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The Mud Cube Model Business Applications

The Mud Cube Model For Corporate Projects

In the literature of professional project management, the environment is addressed by stakeholder management, senior management engagement and change management over the organization. It’s often that projects and project management discussed in isolation of the environment the project operates within. Give a project manager a cause, and he will rally the troops for deliverables. “Within timeline” and “within budget” they pray as they march into the kickoff meeting.

In the big corporation, the importance of a project is measured by different indicators and differs by corporate culture. Some corporate regard the assigned budget of the project to rank its importance. Others, value more the expected impact of the deliverables. In low resource organizations, the number of people or the seniority of the people in the project may highlight its importance. A combination of the three and other factors may also for the perception of importance. And as any other perception, importance can start low and move up or the other way around. As time lapses, the perception reshapes. (Cubility.com, 2017)

Little attention has been paid to address project importance from the individual perspective of those who are leading it. In social crises, patriotism indulges the sense of purpose and goodness. Burse Willis was not waiting for a promotion not a compensation drill that asteroid in Armageddon. In real life, a variation of the same sentiment does exist. A project manager does have that sense of patriotism to his or her project as any leader would have to his/her cause. Unfortunate to the nature of causes, some causes are lost causes as per Edward Said definition. How bad is it for a project leader to be on a lost cause project within a corporate culture? What is the impact on his/her career path within the organization? Does it affect his/her career progress in general?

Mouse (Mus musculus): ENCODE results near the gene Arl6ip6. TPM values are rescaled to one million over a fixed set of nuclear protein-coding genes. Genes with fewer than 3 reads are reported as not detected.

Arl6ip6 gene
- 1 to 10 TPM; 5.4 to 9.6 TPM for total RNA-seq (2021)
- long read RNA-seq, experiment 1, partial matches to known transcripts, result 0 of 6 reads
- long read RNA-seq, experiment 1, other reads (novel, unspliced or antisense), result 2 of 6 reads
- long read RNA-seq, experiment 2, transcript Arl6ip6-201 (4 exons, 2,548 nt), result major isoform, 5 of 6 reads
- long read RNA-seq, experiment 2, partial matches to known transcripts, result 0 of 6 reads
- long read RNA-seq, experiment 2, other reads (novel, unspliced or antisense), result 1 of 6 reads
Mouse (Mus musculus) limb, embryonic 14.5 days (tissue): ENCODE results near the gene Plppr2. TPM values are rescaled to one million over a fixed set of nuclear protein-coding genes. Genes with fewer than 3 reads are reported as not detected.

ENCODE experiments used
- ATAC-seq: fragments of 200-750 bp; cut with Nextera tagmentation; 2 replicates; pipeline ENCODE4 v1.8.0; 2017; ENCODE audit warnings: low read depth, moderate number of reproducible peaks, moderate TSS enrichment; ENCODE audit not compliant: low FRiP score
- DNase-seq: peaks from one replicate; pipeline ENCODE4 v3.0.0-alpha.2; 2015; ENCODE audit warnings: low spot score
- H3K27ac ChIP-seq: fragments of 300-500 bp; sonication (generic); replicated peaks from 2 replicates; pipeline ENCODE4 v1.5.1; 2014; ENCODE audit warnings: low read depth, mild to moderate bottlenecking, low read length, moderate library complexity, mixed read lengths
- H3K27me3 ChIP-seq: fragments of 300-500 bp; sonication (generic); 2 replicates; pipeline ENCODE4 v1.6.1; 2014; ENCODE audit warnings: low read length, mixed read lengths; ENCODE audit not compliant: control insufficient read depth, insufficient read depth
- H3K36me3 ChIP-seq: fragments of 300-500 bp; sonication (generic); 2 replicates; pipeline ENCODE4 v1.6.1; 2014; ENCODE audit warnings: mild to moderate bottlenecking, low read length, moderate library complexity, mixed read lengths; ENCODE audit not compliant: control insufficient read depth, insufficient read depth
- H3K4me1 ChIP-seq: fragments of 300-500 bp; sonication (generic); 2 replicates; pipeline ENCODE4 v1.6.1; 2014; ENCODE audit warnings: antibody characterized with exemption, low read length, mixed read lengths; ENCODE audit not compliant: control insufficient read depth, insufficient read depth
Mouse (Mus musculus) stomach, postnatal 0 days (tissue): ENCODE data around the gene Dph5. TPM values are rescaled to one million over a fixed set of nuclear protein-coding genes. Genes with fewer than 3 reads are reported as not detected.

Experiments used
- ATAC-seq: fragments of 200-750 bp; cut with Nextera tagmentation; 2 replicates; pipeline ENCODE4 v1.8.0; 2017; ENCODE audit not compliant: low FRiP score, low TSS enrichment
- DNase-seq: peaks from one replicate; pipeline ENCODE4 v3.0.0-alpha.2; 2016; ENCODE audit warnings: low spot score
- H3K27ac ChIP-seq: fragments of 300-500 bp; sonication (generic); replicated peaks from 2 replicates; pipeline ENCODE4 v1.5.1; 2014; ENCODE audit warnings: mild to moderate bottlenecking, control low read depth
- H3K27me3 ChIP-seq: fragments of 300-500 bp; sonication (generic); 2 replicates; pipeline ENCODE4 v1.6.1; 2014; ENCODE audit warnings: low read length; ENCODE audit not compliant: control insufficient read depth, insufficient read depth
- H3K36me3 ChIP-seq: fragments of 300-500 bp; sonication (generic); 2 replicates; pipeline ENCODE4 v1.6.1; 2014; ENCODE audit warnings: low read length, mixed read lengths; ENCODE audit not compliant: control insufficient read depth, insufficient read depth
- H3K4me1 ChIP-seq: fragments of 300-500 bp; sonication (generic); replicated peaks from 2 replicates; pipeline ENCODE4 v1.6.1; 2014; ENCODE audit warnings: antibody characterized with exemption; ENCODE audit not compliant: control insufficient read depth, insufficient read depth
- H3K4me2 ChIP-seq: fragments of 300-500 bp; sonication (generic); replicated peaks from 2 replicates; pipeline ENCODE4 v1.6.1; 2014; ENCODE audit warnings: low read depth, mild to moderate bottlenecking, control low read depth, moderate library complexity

In different words, if at the beginning of the year, the PMO gave the option to select two projects out ten projects and your goal is to advance in your organization, which projects should you chose. Surprisingly, the literature on what is a good project for you within the individual context is exceptionally thin. I do agree that many individual preferences, expertise, people, relevance and other personal characteristics and history add to the mix. Therefore, how to choose a project are little models or tools to help.

From a career advancement perspective in a corporate environment, I may have few cents to share. It is worth highlight that each one of us is driven by three drivers in executing our daily jobs. The company interest driver is the most pronounced driver that mostly shared by all staff. It’s presented by the communicated and embedded directions from senior management and corporate strategy. It also dictates the boundaries of police correctness within the corporate environment. Any task or project you undertake, it has driven in the direction of this driver.